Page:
6. Logerstedt, D. et al. Knee Stability and Movement Coordination Impairments: Knee Ligament Sprain Revision. Clinical Practice Guidelines Linked to the International Classification of Functioning, Disability and Health From the Orthopaedic Section of the American Physical Therapy Association2017.
  7. Monaghan B, Caulfield B,O’MathúnaDP. Surface neuromuscular electrical stimulation for quadriceps strengthening pre and post total knee replacement. Cochrane Database of Systematic Reviews 2008, Issue 2. Art. No.:CD007177. DOI:10.1002/14651858.CD007177.
  8. Nussbaum, E. et al. Neuromuscular Electrical Stimulation for Treatment of Muscle Impairment: Critical Review and Recommendations for Clinical Practice. Physiotherapy Canada. Volume 69 Issue 5, Special Issue 2017, pp. 1-76.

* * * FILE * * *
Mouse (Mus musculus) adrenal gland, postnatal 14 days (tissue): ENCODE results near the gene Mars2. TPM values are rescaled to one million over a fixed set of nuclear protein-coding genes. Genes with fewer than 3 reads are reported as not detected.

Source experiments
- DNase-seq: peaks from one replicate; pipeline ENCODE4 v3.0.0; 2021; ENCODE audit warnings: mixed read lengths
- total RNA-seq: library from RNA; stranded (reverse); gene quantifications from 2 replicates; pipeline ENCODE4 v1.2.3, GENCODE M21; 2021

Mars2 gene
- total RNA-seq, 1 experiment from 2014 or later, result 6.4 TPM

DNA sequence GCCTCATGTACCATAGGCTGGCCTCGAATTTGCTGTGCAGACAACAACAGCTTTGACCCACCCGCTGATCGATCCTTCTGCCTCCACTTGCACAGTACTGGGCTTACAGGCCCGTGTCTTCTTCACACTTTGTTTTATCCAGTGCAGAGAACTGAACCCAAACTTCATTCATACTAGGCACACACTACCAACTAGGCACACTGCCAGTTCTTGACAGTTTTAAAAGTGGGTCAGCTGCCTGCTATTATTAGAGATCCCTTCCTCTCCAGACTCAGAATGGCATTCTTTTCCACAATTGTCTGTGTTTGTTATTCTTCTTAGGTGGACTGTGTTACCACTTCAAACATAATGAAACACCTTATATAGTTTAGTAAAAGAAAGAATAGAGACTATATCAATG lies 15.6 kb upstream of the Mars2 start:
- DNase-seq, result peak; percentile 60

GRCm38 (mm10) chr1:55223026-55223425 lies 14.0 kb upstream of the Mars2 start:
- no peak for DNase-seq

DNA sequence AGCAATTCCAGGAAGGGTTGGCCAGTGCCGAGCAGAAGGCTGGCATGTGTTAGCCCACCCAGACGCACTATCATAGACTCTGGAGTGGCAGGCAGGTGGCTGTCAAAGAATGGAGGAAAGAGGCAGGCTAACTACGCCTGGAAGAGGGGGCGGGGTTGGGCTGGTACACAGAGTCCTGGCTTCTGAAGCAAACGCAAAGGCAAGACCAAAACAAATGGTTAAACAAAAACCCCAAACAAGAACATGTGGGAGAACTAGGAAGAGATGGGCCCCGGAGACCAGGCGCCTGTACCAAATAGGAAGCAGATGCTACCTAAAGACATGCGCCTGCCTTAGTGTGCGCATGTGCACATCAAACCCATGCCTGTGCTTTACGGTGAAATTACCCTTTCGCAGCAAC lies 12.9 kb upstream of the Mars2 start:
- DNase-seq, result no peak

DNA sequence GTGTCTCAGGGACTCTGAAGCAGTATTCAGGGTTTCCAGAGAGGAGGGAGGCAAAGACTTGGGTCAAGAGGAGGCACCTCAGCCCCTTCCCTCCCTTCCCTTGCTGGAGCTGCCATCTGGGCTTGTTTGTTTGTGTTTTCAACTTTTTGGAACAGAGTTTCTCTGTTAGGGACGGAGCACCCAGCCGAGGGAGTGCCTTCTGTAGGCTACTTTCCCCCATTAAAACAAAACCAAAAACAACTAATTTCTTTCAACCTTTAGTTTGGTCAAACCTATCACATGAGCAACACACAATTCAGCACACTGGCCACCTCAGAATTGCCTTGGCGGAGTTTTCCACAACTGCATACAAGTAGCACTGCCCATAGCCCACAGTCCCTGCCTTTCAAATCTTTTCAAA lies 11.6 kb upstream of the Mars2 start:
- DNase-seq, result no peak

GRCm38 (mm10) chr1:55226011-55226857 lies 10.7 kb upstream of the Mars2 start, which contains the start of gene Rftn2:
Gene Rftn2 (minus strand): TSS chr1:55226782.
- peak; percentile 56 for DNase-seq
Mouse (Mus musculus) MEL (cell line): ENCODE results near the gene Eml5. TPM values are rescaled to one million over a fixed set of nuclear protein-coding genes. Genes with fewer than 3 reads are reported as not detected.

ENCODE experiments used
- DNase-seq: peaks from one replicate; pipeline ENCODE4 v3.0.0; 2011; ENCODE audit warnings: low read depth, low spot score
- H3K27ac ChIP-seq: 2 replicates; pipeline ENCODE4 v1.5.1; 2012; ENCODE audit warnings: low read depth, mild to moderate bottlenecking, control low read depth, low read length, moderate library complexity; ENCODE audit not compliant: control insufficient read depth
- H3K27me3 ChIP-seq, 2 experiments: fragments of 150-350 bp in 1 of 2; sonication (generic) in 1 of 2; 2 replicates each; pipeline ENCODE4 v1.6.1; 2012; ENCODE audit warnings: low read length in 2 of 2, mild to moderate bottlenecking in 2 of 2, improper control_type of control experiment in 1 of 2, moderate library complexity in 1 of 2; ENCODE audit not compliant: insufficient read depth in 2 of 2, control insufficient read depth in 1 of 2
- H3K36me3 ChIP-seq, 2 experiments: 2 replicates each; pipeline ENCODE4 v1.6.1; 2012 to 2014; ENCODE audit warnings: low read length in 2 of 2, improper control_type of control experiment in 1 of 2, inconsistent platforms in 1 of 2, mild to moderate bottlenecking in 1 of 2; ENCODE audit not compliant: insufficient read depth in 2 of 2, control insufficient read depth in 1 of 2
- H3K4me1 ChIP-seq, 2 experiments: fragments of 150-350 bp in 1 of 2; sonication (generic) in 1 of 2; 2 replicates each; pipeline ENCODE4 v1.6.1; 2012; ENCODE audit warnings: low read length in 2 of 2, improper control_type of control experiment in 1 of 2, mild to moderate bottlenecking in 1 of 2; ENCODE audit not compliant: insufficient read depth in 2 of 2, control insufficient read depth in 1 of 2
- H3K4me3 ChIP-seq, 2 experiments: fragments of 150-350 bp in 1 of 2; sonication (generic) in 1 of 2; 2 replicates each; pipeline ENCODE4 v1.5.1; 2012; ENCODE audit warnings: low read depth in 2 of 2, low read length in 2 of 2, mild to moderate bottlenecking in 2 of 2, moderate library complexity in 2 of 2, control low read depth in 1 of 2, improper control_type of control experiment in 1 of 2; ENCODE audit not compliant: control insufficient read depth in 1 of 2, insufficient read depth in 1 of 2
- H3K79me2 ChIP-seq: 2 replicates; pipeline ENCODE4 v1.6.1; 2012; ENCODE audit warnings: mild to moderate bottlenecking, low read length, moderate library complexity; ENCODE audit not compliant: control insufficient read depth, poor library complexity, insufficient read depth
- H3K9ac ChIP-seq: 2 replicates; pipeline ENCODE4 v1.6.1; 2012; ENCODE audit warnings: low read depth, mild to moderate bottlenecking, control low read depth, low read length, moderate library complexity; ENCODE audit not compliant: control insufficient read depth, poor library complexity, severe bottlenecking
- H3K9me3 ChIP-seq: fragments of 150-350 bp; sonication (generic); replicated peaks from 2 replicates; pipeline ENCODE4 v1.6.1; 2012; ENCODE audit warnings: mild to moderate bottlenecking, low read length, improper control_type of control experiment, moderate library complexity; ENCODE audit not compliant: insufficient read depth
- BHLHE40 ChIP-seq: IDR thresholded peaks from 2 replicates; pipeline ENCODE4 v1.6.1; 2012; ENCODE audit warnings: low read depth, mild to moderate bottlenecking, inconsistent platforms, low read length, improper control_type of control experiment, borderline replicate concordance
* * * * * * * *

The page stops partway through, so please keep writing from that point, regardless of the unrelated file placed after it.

9. Stevens-Lapsley JE, Balter JE, Wolfe P, et al. Early neuromuscular electrical stimulation to improve quadriceps muscle strength after total knee arthroplasty: a randomized controlled trial. Phys Ther. 2012 Feb;92(2):210-26.
  10. Talbot LA, Brede E, Metter EJ. Effects of Adding Neuromuscular Electrical Stimulation to Traditional Military Amputee Rehabilitation. Mil Med. 2017 Jan;182(1):e1528-e1535.
  11. Walls RJ, McHugh G, O'Gorman DJ, et al. Effects of preoperative neuromuscular electrical stimulation on quadriceps strength and functional recovery in total knee arthroplasty. A pilot study. BMC Musculoskelet Disord. 2010 Jun 14;11:119.
  12. Winstein CJ, Stein J, Arena R, et al. Guidelines for Adult Stroke Rehabilitation and Recovery: A Guideline for Healthcare Professionals From the American Heart Association/American Stroke Association. Stroke. 2016 Jun;47(6):e98-e169.